I’ve been thinking a great deal lately about this story and the culture that it symbolizes. This “call out” culture that has taken over our lives. For those that don’t know, call-out means naming people publicly that you think have done something wrong. Maybe someone we know or don’t know or think we know, makes a mistake or says something we don’t like and we call them out and shout their name and tell the world how wrong they are. Basically, it’s the story of Lindsey. It’s the story of so many people, famous and not famous people, who have made a mistake in their lives and because of the culture we live in, they can never be forgiven. Their actions are never forgotten, their past is not the past, they have no future because they couldn’t let go of the past. Their life is ruined forever.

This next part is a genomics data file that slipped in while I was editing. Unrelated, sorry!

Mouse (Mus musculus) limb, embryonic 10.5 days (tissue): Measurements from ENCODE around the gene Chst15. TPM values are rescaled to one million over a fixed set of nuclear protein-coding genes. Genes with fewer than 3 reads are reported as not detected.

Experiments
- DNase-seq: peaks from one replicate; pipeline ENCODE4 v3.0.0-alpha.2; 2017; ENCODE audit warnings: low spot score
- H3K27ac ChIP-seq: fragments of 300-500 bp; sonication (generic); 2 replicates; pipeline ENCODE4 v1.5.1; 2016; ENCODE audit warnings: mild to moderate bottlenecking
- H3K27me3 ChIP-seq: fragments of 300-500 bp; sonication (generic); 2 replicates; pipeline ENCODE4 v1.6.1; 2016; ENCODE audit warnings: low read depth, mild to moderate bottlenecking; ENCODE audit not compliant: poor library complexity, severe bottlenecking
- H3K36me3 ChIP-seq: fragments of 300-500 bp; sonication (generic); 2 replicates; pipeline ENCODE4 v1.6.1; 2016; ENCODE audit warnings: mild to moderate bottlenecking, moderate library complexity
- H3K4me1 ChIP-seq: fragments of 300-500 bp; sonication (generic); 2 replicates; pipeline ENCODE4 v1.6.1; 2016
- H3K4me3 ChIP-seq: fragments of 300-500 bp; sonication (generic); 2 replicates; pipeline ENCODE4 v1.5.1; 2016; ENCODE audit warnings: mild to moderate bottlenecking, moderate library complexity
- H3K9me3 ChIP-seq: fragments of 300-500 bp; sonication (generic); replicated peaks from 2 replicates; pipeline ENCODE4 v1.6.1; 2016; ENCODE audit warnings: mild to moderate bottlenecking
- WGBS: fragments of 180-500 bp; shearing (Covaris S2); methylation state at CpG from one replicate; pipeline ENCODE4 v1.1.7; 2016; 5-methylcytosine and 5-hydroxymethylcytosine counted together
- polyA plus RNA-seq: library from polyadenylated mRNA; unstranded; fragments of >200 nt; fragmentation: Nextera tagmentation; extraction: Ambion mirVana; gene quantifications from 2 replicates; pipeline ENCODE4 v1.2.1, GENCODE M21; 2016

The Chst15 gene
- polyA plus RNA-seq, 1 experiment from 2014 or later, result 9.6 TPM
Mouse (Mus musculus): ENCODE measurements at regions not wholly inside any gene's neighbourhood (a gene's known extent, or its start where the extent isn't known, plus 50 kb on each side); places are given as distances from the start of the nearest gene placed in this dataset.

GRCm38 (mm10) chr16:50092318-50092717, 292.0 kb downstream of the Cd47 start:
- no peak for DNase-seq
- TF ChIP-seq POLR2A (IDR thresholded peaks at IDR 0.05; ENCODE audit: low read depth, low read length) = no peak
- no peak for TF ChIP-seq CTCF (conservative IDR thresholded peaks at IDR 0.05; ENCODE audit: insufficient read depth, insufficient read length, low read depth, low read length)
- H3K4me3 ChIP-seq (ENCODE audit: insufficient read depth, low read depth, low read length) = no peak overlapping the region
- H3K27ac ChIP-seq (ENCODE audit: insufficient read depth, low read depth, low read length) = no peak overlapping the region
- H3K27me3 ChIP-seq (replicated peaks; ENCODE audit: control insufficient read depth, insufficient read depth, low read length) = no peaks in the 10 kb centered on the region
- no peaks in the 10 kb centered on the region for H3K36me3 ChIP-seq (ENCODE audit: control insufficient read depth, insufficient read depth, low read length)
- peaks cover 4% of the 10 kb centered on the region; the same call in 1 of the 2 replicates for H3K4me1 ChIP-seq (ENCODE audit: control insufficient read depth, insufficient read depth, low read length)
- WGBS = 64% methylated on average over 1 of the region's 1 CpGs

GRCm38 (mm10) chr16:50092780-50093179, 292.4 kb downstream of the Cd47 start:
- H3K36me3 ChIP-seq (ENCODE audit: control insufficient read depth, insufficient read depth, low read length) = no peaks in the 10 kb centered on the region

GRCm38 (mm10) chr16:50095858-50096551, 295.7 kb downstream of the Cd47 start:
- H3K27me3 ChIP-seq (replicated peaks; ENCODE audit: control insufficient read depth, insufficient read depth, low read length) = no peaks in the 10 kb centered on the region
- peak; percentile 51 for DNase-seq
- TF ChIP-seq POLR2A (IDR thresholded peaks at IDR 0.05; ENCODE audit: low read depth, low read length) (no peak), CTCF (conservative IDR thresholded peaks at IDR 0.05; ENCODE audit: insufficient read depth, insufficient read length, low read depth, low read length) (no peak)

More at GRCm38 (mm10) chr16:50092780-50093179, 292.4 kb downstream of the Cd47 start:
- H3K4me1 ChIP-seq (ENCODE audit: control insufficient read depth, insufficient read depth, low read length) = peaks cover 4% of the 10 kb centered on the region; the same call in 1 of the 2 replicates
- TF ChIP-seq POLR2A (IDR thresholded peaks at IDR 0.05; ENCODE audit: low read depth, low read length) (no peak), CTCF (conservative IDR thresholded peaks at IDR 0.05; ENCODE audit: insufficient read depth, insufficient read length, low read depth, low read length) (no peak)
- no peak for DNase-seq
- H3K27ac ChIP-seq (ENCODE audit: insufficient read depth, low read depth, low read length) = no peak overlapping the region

Lindsey is just one story, but there are many more. Political gaffes, mistakes in judgements, inopportune moments, all pounced on and ground into dust. Each can be isolated as a single phenomenon, but together make up an entire culture. A call out culture that allows us just to wait for other people to mess up so we can unleash our own indignation upon them. A culture that rewards us for shaming each other. A culture that tells us that our own fury is righteous if we can just shame each other into paranoid silence.
I see it here in this congregation, around Shabbat dinner tables and meeting rooms. I see it in our larger community in boardrooms and chat rooms. I see it globally, online. I see this call out culture that searches for our worst moments and terrible mistakes and holds it up to our face and says you are nothing more to me than this moment. You can never be more than this moment. You are nothing more than this.